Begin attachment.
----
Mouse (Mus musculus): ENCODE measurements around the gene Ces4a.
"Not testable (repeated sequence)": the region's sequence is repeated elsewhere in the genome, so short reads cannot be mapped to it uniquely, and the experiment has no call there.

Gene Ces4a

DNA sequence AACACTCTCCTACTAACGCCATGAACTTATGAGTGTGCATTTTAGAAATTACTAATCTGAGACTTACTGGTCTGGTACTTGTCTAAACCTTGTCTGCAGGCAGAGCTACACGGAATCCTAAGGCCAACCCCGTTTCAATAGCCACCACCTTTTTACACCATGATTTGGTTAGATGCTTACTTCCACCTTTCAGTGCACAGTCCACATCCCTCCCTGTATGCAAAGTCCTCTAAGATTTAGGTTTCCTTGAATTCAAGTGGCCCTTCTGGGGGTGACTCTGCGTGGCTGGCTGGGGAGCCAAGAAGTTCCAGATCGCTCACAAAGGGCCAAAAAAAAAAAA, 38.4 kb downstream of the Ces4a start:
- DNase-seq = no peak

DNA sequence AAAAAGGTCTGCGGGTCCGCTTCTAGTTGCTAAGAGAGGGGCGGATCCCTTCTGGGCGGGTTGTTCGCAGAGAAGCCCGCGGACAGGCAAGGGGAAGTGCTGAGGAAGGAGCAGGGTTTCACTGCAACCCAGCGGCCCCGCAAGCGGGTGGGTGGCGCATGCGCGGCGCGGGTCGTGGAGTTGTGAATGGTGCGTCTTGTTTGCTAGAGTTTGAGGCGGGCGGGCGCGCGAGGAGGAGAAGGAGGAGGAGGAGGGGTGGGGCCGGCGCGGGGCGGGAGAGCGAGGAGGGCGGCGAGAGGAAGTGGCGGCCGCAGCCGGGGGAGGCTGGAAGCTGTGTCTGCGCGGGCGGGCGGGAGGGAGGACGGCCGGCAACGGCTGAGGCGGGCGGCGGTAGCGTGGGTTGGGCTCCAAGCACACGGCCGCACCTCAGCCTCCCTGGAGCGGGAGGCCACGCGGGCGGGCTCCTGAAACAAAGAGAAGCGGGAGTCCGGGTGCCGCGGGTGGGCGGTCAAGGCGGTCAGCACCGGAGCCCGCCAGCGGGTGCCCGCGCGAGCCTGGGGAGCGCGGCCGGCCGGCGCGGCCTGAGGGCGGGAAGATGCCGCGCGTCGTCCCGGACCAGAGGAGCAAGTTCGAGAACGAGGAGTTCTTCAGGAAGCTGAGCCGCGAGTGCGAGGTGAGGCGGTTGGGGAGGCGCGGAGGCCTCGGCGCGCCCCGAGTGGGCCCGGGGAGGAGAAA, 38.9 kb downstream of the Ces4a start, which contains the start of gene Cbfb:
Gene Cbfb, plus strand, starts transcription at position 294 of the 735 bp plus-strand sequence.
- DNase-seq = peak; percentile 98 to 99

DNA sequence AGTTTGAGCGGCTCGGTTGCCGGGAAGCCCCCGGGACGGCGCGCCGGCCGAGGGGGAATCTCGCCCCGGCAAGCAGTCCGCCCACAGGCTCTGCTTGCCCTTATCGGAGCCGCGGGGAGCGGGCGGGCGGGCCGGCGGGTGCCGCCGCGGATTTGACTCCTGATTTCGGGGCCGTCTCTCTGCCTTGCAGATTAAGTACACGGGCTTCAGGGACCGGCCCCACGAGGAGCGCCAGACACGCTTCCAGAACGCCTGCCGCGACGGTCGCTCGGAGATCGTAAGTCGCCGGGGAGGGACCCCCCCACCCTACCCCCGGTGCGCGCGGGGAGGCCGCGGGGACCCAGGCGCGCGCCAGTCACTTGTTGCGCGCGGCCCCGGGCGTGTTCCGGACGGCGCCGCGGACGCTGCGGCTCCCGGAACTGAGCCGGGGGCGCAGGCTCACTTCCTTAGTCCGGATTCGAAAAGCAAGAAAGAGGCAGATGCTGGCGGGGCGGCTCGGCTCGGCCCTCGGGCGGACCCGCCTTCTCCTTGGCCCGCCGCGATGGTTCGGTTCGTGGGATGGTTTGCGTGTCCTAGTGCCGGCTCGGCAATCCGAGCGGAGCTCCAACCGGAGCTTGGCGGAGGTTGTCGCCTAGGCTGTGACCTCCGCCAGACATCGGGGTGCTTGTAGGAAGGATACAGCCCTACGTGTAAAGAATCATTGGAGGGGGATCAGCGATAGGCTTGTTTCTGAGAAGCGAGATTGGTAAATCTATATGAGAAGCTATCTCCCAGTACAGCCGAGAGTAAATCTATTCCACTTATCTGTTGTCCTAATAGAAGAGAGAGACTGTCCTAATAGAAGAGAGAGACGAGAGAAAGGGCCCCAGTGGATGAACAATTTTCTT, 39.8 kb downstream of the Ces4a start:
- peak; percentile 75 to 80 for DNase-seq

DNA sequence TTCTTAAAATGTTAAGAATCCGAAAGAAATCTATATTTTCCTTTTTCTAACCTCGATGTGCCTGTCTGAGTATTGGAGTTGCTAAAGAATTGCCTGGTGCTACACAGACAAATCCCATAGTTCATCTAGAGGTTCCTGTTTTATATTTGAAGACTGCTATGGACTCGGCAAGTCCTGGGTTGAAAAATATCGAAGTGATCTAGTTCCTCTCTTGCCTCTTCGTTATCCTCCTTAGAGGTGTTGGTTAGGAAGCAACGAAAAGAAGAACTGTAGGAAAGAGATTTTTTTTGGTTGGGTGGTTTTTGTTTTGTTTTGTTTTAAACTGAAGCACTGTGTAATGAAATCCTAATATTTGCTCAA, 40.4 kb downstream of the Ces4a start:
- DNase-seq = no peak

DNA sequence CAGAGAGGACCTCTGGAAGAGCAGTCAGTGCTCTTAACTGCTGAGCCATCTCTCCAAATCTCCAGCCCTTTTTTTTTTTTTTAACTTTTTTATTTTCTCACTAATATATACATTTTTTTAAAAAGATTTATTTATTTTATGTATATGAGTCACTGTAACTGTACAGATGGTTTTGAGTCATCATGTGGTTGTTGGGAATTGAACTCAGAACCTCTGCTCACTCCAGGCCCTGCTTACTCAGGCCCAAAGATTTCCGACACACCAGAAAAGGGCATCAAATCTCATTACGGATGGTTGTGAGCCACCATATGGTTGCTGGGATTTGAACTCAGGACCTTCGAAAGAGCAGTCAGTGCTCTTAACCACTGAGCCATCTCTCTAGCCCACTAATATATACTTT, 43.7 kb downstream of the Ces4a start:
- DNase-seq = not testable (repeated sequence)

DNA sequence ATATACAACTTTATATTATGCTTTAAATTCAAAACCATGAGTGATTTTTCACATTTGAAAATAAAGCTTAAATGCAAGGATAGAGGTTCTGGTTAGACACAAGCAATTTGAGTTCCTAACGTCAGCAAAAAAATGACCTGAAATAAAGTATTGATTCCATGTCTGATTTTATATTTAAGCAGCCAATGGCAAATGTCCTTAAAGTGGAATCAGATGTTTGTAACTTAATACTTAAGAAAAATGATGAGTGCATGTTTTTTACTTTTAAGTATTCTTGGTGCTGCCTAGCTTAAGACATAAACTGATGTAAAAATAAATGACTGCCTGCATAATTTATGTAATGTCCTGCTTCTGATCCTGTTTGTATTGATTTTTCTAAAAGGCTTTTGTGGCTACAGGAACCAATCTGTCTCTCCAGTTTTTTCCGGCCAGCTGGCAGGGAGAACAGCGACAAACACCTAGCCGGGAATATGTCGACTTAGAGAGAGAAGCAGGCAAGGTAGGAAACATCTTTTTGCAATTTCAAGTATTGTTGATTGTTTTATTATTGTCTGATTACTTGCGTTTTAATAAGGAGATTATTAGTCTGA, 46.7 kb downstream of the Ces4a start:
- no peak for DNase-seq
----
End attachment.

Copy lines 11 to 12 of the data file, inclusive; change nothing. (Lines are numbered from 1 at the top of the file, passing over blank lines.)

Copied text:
DNA sequence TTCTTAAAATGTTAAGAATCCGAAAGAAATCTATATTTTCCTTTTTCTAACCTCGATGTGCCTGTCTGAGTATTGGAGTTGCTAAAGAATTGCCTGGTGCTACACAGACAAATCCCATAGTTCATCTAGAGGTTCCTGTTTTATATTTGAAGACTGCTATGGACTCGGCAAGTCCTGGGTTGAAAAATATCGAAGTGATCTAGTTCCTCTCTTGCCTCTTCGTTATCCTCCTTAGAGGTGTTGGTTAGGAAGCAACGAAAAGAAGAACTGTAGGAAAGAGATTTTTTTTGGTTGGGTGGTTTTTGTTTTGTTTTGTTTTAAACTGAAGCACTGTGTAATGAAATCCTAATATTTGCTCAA, 40.4 kb downstream of the Ces4a start:
- DNase-seq = no peak